Faith and the flu

Dr. Julie McKee, a physician in Family Medicine and Holistic Medicine in the Integrative Medicine Clinic at the University of Texas Medical Branch.

Courtesy Photo/University of Texas Medical Branch

Couples tend to avoid fine dining when they are plagued by constant coughing. Families probably won’t visit the movies if several of their noses need frequent wiping. The elderly and others with compromised immune systems may limit their visitors to those who are clearly healthy. And a school visiting nursing homes may not include symptomatic children when it stops by to share.

But on Sundays, many of these groups will mix at church. And it will be volunteers, not school nurses, who will be confronted with the weekly dilemma of which babies can be allowed in the nursery and which should be sent home.

What’s a church to do? Dr. Julie McKee is a lifelong churchgoer who is also well-trained to answer such questions. She’s a professor and part of the Complementary and Integrative Medicine at Galveston’s University of Texas Medical Branch.

“We’ve had a lot of focus on the flu,” she said. “And it’s changed things. When I was a kid we went to church no matter what, but now more people are willing to stay home when they are sick.”

But not every runny nose represents a congregational problem.

“If you are sick or your kid’s sick, stay home,” she said. “But allergies aren’t contagious, and kids shouldn’t be kicked out if they just have allergies.”

Some churches have training programs for children’s workers that include cleaning and hygiene information, but common sense is adequate for most Sunday school workers.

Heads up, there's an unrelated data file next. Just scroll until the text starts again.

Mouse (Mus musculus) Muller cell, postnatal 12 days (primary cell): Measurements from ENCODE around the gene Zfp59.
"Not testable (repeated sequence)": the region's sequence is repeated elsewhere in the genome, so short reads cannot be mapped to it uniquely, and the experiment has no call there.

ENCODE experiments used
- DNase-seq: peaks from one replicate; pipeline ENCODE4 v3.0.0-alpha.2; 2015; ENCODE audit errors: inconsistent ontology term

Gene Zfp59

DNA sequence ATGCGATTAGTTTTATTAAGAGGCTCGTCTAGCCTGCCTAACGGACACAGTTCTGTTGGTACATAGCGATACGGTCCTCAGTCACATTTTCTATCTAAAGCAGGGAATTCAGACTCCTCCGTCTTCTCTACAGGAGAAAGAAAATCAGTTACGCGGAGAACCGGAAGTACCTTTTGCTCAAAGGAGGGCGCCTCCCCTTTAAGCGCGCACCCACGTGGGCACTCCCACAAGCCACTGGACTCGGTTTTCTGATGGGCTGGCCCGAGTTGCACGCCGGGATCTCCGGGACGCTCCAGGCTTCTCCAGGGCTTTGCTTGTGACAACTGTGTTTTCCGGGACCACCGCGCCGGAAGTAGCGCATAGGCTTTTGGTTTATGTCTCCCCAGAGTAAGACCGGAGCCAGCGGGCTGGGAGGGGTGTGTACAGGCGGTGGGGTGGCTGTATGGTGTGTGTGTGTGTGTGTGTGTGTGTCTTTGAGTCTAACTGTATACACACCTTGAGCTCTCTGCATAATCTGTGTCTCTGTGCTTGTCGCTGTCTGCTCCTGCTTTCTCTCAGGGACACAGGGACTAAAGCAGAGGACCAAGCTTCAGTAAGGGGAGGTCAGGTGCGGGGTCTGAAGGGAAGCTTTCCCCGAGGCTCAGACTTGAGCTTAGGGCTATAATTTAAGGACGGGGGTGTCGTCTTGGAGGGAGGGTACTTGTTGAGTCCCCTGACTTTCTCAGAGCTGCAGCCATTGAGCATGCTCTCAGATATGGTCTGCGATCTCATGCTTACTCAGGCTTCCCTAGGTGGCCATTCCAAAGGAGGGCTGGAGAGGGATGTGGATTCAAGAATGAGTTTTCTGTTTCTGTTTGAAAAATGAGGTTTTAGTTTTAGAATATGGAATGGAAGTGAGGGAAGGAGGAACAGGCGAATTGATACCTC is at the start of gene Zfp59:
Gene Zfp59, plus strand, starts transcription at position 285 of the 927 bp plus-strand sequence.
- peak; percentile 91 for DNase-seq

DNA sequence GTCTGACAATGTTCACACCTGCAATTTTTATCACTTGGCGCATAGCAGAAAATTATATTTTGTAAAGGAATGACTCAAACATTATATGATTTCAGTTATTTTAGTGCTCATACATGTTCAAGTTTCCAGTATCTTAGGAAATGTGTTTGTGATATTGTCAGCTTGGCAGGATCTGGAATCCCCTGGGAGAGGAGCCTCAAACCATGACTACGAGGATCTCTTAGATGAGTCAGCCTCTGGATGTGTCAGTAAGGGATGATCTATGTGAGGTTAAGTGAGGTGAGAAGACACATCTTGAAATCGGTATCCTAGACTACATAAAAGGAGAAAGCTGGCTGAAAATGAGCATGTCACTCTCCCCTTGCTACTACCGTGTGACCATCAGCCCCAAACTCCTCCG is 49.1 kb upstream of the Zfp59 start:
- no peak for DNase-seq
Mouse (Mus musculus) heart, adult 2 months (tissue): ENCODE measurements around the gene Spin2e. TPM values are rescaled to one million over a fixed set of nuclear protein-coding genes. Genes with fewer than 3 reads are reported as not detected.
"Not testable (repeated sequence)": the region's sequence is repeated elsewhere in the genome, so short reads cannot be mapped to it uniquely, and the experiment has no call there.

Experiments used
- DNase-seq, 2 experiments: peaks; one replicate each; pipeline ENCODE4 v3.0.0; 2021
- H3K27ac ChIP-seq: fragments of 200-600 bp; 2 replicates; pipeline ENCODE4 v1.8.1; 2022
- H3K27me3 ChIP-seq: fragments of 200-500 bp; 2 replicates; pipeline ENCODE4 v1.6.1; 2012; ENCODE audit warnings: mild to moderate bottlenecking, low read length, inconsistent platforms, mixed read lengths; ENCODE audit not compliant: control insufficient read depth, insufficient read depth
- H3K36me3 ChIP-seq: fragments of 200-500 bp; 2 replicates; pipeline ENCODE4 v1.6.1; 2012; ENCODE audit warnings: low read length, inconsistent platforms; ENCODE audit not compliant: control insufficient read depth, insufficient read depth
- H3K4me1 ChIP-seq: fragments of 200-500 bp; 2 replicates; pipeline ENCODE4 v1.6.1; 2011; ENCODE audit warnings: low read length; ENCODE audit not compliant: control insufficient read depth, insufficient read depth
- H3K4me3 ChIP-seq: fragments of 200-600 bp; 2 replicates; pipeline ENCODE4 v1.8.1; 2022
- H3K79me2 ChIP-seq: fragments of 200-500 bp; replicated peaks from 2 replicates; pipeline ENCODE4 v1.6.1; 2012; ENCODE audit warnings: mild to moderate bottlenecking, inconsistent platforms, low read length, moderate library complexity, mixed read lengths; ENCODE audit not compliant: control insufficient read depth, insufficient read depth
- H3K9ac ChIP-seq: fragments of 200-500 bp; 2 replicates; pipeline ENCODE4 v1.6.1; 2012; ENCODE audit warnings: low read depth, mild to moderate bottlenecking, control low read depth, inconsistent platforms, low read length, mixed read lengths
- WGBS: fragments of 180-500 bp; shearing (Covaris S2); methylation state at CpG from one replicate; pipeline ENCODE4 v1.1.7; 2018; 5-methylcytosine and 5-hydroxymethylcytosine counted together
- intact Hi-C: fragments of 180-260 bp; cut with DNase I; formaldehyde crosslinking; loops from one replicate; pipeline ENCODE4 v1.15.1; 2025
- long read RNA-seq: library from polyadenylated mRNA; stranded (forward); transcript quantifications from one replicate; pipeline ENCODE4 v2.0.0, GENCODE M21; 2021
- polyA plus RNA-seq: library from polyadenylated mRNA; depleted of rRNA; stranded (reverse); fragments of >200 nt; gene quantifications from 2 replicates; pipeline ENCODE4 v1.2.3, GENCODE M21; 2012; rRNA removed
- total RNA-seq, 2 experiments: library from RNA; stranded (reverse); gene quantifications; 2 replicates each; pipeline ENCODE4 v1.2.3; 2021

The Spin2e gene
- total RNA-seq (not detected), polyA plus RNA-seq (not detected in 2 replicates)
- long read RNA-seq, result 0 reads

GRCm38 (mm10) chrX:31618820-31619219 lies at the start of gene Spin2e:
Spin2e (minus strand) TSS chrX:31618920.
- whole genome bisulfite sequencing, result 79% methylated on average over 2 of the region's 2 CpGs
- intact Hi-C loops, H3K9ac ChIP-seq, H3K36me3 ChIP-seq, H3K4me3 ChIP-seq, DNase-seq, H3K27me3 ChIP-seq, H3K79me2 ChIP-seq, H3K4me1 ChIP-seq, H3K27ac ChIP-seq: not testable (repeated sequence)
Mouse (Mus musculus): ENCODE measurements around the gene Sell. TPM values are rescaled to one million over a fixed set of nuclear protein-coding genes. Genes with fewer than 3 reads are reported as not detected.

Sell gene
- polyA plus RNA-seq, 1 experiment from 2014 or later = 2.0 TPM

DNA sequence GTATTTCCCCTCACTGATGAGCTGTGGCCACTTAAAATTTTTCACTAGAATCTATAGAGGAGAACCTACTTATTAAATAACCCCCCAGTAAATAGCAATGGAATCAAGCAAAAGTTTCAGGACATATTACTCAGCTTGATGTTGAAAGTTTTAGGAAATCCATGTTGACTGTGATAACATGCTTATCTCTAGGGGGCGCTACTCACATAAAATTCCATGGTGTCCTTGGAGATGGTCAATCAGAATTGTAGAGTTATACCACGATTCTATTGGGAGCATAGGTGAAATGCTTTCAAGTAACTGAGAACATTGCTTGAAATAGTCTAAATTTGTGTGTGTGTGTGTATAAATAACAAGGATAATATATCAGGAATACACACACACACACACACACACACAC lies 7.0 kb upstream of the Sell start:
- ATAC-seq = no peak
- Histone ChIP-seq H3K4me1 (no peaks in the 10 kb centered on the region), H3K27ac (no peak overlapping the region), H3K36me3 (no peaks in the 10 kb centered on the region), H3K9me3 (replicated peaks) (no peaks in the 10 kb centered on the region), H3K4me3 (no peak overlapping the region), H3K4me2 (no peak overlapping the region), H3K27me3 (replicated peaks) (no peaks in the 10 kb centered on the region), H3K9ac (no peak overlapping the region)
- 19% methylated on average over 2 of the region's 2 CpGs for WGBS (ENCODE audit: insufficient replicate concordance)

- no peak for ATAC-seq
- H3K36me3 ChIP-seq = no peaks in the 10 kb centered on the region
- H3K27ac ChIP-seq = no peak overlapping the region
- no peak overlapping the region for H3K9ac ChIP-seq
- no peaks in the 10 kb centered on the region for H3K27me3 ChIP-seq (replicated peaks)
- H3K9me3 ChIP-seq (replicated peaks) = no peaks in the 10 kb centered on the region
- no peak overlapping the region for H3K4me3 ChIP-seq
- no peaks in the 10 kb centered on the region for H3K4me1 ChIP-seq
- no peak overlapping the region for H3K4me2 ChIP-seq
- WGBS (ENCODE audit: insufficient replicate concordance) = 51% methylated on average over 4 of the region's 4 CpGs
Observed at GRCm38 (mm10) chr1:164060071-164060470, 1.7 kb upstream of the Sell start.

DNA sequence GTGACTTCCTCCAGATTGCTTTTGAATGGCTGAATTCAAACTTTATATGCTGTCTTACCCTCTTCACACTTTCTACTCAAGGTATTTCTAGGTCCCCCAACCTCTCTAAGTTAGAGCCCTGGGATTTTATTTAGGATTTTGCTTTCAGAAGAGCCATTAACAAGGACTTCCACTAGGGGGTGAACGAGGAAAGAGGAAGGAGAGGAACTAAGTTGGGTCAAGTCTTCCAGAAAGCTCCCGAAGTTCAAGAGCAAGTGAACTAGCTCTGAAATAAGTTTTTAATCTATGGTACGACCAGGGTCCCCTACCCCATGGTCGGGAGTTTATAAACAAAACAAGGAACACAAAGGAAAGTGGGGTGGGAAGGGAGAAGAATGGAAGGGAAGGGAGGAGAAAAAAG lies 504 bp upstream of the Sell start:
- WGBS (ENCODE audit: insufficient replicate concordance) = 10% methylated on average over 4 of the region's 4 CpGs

“The same principals apply at home or church,” McKee said. “Wipe toys down, wash your hands frequently and use hand sanitizer when needed.”

Back in the sanctuary, McKee said that communion, either with germ-killing wine or using individual, disposable cups of grape juice, is safe.

It’s the traditional “passing of the peace” or in-service greeting period that may require some disease-avoiding discretion.

“One of the reasons we go to church is to experience community with God and our friends,” she said. “But it is also wise to be prudent if you’re worried about shaking all those hands.”

If you’re short on hand sanitizer after the handshaking and hugging, McKee said it’s best to resist touching your face since that’s the most common path for the cold and other easily transmissible viruses.

But McKee said that the most important step for both old and young is still vaccination. Most parents are aware of the schedule for children, but McKee said there are also lists for older adults. Although faith may remain firm, the effectiveness of some vaccines will wane during a lifetime so immunization against pneumonia and whooping cough may be indicated for some seniors.

“The best thing for everyone is to get a flu shot, and if you’re over 65 or frail, get a pneumonia shot,” she said. “Hygiene is important, but the key to community prevention is getting your shots.”

Rick Cousins can be reached at rick.cousins@galvnews.com.


A list of vaccinations can be found at www.cdc.gov/vaccines/schedules


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